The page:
In the midst of a war, with roads filled with refugees and basements filled with people trying to find protection from bombs and missiles that this is a matter of discussion among philanthropic leaders is shocking. It is one more indicator of how broken our systems of philanthropy are. How much our reliance on individual donor actions and individual donor decisions corrupts when those decision-makers have great wealth, no matter what the source of that wealth might be. We will not build a humane society. When wealth earned unscrupulously by Russian oligarchs, by the sellers of opioids or in so many other ways is just money in the eyes of too many charitable recipients we know that we have a very broken system. Reliant on the whims of their donors they are forced to weigh the needs of those they serve against the morality of their donors. This tension is corrosive and in the long run, will harm everyone and every organization it touches.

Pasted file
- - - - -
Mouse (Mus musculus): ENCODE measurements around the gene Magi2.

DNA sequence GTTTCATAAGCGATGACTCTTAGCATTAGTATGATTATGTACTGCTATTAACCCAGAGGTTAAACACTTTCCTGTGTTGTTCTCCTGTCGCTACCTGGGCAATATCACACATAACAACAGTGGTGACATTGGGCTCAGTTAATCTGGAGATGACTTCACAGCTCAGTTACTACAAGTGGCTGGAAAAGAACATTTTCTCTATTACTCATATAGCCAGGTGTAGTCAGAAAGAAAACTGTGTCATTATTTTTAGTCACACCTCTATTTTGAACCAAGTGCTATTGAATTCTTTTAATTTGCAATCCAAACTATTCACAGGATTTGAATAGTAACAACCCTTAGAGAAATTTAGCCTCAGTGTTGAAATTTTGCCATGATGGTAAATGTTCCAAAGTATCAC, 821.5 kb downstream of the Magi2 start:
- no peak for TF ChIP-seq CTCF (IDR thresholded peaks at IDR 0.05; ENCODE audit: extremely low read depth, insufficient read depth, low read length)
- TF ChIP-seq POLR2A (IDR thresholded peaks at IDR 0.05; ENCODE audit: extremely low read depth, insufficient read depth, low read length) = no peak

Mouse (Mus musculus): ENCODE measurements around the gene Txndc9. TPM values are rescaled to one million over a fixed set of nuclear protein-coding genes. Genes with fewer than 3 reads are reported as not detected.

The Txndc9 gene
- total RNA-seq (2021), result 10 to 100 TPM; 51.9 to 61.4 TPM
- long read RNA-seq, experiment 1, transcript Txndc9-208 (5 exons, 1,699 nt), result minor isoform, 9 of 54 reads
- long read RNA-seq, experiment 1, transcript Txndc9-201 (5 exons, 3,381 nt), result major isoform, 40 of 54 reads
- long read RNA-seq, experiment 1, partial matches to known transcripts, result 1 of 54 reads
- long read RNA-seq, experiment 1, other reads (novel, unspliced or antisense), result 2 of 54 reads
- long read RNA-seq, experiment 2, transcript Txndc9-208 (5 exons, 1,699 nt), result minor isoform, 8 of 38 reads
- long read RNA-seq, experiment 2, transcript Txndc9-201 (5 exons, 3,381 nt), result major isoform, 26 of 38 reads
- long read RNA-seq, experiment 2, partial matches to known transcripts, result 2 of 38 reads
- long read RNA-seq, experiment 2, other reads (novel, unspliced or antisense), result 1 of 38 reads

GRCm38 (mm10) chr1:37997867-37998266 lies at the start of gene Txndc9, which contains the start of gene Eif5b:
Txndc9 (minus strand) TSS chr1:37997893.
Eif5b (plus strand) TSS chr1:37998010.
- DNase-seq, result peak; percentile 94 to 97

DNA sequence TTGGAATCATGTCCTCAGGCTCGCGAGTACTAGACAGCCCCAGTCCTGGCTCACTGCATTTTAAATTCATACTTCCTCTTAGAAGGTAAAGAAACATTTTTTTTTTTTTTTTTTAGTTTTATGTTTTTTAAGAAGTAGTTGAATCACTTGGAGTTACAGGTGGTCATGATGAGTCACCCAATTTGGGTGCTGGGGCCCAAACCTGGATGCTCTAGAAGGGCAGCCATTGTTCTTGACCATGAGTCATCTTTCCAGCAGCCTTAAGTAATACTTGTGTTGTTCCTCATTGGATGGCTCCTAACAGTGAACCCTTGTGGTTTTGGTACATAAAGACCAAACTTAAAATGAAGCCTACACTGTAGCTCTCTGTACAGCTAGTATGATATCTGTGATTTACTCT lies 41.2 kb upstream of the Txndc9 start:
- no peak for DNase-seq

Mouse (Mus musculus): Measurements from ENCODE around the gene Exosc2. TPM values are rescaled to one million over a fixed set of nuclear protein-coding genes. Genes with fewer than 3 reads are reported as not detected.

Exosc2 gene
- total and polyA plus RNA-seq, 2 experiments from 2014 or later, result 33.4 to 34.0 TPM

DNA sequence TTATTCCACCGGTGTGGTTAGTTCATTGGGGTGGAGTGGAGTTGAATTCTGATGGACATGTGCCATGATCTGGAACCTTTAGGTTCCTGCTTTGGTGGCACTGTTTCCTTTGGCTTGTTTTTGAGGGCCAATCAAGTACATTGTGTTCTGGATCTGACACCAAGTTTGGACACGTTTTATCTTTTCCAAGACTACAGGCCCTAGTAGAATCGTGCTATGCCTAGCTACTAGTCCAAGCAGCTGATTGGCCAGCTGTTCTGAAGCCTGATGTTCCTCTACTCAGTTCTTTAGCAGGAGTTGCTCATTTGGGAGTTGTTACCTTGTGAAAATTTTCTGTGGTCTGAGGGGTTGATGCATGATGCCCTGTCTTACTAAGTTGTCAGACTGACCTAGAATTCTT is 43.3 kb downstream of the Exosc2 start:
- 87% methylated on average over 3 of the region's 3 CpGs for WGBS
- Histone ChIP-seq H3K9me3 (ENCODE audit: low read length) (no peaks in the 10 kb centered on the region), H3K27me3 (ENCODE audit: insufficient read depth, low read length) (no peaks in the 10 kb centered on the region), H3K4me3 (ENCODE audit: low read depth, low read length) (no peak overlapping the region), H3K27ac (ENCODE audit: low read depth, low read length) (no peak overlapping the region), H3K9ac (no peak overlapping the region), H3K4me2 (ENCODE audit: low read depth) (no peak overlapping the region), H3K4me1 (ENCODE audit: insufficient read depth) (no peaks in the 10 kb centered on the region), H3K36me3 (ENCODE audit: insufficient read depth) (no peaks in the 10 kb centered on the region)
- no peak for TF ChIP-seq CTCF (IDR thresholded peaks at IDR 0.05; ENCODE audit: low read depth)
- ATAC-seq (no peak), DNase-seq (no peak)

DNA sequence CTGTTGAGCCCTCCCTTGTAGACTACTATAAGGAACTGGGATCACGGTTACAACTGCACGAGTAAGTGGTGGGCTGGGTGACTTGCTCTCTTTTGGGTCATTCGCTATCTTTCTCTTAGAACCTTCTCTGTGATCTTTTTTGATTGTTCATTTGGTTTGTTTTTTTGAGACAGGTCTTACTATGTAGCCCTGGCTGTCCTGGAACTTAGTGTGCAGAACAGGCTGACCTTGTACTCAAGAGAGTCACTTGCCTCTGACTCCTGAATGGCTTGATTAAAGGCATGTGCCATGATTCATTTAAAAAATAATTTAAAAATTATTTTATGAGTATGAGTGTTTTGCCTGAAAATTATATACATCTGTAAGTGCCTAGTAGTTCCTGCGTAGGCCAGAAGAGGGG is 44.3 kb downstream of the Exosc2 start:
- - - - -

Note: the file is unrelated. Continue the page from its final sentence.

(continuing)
As I was finishing this piece the Washington Post released a look at how broadly oligarchs had used their wealth to buy a cloak of protection as a philanthropist. “American philanthropies, museums, and universities have accepted millions of dollars from tycoons aligned with Russian President Vladimir Putin, including several who are the targets of Western sanctions, according to an analysis by anti-corruption researchers. Among the many beneficiaries are such storied institutions as New York’s Museum of Modern Art, the Massachusetts Institute of Technology, the Mayo Clinic, and the Guggenheim Museum, the research shows — a reflection of how deeply money from Russian oligarchs has penetrated American society.”
Allowing such great wealth to be amassed and making the organizations that build the fabric of a healthy, safe, and humane society depend on charity are simply not compatible. That is the lesson that we are being taught in this time of war.